‘DRM is dead, but watermarks rise from the ashes’

sonymusicWith DRM on the way out for music, watermarking could be The Next Big Thing for content providers. Check out the Wired story, and share your own thoughts on the pros and cons. Is there any way at all that this could work for e-books as an alternative to DRM—flawed, but better than the present mess? Right now the big four recording labels are not watermarking at the individual level. But some Internet advocates fear that watermarking could provide ammo to use against Net companies to require massive screening for copyrighted material.

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1 Comment on ‘DRM is dead, but watermarks rise from the ashes’

  1. Jason Etheridge // January 12, 2008 at 8:53 pm //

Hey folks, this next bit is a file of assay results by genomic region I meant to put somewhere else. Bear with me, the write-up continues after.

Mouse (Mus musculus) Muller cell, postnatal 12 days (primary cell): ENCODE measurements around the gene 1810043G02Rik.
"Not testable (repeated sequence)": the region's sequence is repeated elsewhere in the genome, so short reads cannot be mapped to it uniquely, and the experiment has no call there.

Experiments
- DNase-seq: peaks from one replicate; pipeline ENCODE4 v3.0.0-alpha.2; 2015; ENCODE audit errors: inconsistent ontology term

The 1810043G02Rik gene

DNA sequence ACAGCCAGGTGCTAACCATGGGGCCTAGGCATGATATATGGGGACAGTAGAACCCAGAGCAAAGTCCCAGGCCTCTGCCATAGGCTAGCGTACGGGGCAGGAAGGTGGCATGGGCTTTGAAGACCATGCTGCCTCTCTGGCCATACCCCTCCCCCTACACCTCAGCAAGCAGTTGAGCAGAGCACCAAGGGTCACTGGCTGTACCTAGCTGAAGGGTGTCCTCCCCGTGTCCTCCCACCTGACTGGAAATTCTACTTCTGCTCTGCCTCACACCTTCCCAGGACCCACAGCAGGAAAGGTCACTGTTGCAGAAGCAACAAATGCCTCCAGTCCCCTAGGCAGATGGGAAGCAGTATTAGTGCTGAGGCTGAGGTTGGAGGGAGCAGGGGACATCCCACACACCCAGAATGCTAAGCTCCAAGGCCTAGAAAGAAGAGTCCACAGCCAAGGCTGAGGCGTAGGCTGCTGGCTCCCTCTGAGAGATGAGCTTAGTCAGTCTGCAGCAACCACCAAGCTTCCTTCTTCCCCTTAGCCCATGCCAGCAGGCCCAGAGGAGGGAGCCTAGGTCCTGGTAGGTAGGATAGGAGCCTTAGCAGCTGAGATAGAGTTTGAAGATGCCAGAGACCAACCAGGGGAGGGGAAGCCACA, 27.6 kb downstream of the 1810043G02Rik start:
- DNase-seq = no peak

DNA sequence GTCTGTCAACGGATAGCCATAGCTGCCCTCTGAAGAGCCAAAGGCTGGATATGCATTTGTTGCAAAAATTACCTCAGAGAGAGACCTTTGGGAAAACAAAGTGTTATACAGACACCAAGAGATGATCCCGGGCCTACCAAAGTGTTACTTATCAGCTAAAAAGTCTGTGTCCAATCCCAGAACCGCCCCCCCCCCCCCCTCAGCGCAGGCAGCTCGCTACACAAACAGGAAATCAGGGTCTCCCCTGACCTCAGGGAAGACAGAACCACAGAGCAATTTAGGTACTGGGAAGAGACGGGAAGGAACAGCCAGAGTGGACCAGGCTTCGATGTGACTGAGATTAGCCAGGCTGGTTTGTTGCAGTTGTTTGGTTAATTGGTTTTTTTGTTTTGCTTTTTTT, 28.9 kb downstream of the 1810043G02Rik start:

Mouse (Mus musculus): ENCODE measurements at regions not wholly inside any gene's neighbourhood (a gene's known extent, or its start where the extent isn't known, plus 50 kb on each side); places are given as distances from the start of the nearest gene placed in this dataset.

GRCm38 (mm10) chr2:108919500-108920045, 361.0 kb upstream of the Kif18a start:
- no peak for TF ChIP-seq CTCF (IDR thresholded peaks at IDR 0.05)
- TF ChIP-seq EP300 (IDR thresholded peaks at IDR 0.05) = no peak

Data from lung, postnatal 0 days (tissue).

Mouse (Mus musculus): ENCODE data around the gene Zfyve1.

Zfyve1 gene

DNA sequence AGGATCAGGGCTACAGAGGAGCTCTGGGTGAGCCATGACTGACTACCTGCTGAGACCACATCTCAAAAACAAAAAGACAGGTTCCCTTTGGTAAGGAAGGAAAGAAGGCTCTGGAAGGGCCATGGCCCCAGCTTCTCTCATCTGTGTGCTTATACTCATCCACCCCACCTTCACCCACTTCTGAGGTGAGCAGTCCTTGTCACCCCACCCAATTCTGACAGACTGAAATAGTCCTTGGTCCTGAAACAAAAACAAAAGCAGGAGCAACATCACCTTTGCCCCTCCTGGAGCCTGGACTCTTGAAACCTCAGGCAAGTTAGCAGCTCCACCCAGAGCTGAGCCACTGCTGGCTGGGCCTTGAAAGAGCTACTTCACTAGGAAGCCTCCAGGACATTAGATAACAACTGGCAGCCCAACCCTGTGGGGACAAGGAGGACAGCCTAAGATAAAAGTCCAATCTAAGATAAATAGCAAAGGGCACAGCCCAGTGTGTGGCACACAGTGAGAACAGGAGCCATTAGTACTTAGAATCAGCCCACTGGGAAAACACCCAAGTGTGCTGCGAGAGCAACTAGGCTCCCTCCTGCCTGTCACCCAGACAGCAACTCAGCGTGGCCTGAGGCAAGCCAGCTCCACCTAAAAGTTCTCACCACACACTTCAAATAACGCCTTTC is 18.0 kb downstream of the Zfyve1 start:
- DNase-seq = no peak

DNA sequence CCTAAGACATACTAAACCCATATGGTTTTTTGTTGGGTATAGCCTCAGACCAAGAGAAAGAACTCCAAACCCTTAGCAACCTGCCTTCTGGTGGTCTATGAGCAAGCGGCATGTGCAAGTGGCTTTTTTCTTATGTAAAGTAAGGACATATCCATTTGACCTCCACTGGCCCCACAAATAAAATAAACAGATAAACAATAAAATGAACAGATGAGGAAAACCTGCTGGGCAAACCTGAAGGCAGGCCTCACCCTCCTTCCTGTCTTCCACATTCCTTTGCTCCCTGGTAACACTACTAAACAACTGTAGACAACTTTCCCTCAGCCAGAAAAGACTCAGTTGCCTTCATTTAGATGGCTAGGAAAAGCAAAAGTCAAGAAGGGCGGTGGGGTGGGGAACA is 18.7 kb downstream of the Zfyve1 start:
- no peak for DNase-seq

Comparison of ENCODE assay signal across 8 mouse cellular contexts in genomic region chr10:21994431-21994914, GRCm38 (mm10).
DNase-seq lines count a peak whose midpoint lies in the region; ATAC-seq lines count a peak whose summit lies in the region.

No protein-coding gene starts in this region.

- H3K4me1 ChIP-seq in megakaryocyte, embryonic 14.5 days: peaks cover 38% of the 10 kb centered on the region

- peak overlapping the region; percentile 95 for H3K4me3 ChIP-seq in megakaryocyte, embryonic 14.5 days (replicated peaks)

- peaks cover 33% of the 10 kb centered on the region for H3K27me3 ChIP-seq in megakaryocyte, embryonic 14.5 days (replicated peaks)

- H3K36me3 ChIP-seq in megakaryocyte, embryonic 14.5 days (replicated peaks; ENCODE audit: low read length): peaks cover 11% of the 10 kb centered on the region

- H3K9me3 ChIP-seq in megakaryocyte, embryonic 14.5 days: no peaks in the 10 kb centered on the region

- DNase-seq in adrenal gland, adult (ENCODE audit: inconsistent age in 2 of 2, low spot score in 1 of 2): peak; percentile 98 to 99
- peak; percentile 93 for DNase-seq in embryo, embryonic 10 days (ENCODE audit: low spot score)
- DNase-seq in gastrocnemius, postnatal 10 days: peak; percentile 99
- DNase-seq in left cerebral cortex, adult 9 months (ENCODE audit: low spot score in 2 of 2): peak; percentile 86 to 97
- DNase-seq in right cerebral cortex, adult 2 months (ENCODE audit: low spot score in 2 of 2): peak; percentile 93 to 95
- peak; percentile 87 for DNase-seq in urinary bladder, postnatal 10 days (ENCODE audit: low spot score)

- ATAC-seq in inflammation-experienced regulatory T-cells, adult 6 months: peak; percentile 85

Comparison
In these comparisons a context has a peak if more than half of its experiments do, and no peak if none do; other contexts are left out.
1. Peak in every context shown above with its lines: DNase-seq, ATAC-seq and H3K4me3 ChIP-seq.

What is the problem with watermarking? It seems ideal: it gives a way of identifying a copyrighted property, while not restricting legitimate replication.

    Whether it would be effective for e-books is another question, given the nature of text; it would be too easy to identify and discard the watermark. For music or video, the watermark can be woven into the “noise” (with techniques possible to make it difficult to remove, even given multiple copies of the same item with different watermarks).

    If watermarking could be done for e-books, as a substitute for DRM, then it’s probably the best compromise possible to keep the copyright owners/licensees happy.

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